The Carolina Panthers were a machine and force to be reckoned with for the majority of the 2015-16 season. Cam Newton, their quarterback, alone was able to run the ball so well if he didn’t hand it off or find an open receiver. Going into Super Bowl 50, they seemed unstoppable.
And yet, somehow, they were stopped. In fact, they were made to look like a shadow of who they had been throughout the season. The pomp and attitude that had marked them, their celebratory dances and gestures were nowhere to be found while they watched their chance at a championship slowly fade into the California sunset.
Throughout the game, the ordinarily bouncy and boisterous Cam Newton seemed tired, reserved, frustrated, and unsure of himself. His confidence wasn’t there and it seemed as if someone had handed this “Superman” his kryptonite. His joyous celebrations were nowhere to be found because there was really nothing for him to celebrate
After the game, his comments were short. His usually verboseness was nowhere to be found. He seemed agitated that he needed to sit there and answer any questions at all from the media, almost like a child being forced to sit and take their punishment. Not far off from where he was sitting could be heard the celebratory cries and shouts of the Denver Broncos, the team that had bested him for the coveted Vince Lombardi trophy. With all this swirling around, Newton cut the interview short by getting up and walking out on the reporters.
Some critics have charged that it was his duty and responsibility to answer any and all questions that the reporters had of him. I’m not so sure that I agree with them. They thought his attitude was bad (which it kind of was) and that he should have answered the questions asked of him instead of getting up and walking out. He was accused of being a sore loser.
Newton has since come out and admitted to being a sore loser, because if you find someone who is content in losing, then you’ve found, he claimed, a loser. He quoted Vince Lombardi himself by saying, “Winning isn’t everything, it’s the only thing.”
Remember the movie “Bambi” and the title character’s friend Thumper? Remember what he told his friends? “If you can’t say something nice, don’t say nothing at all!” I think it’s pretty good advice, advice that Newton most likely took to heart himself. In his moment of frustration and weakness, I think he inadvertently embraced that very phrase for reasons of self-preservation.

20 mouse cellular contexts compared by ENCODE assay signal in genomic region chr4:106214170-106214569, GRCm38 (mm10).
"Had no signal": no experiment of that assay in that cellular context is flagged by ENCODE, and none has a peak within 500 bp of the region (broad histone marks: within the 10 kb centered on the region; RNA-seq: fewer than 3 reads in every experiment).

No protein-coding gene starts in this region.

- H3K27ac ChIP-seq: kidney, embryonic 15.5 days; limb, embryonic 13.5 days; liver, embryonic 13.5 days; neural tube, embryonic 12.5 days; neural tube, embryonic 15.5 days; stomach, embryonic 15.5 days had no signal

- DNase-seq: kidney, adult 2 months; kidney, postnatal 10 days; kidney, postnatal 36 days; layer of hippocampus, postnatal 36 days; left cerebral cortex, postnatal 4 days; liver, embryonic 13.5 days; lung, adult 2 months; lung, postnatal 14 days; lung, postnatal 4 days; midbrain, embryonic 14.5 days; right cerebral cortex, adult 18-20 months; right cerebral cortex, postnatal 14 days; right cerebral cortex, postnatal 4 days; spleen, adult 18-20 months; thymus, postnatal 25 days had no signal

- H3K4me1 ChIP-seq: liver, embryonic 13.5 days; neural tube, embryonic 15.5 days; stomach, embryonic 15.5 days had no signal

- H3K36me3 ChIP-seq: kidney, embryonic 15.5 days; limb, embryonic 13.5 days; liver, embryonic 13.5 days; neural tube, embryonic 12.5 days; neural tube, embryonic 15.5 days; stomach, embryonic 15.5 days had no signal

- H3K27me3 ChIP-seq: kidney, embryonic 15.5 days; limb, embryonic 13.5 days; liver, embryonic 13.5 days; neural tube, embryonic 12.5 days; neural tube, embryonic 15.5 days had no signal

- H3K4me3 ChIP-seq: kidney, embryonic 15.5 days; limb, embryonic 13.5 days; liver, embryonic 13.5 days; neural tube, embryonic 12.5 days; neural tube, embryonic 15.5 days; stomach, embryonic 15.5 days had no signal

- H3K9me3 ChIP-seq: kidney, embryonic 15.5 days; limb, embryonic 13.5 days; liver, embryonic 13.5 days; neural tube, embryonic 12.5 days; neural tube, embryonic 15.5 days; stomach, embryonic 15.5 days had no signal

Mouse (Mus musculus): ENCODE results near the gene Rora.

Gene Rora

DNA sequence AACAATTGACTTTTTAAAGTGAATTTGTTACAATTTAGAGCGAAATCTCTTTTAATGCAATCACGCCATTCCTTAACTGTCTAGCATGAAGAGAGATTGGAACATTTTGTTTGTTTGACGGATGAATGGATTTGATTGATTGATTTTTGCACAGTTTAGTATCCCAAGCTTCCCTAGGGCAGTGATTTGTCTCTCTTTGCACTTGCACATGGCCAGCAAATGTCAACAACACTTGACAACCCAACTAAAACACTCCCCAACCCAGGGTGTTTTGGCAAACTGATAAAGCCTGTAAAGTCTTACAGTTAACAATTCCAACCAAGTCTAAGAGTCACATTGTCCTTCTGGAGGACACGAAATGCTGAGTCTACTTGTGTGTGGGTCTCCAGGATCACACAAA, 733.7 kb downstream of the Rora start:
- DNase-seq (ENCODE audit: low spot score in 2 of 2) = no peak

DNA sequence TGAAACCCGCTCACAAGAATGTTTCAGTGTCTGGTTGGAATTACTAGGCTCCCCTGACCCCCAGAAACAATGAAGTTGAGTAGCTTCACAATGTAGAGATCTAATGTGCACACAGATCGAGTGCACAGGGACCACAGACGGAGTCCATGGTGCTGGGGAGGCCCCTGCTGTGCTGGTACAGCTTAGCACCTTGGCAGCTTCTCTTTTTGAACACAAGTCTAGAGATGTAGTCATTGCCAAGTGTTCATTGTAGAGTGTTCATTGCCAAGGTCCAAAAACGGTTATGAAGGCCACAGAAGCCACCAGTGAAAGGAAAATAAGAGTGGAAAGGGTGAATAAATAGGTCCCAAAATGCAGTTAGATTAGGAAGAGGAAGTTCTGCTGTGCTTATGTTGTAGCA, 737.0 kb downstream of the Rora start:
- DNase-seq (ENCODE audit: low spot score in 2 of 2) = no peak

I know what it’s like for me to be in emotionally charged situations. I’ve come to points where I’ve needed to embrace my own need for restraint. It’s a hard thing to do. Passionate people react passionately. As a friend and colleague often says, there is a shadow side to all of the strengths that we have. While Newton’s passion and leadership shined throughout the season, that same passion and leadership could get him in trouble should he not curb it in a heated moment.
Cam Newton is 26 years old. In our culture, it seems that we expect more and more from those who are younger. We expect them to do things we never did at their age, to act differently and more mature than how we acted when we were their age. Some might even say that we are asking them to grow up faster than we did. Sure, he’s making millions of dollars, millions of people are watching him throw a leather ball around, but he’s human, no matter how superhuman he may have claimed to be throughout the season.
Going into Super Bowl 50, I was not a fan of the Carolina Panthers. I’ve grown tired of all professional athletes showboating when they perform well, and my disdain for it certainly carried over Newton and his Panthers. It helped that the quarterback which he was up against had always handled himself with professionalism and grace. But that quarterback was also 13 years his senior and had far more experience than Newton has had.
Only time will tell what Newton learned from this beating, only time will tell whether he learned a valuable lesson in that beating. Time alone is the test of the lessons that we all learn and how well we learn them.
There’s no denying that Cam Newton has talent, the kind of talent that makes rivals hate him for just how good he is, but in the humility area, he’s got a long way to go, or so it seems. I say, give him a break, let him learn through experience, in time, we’ll see just how good he is at learning valuable life lessons.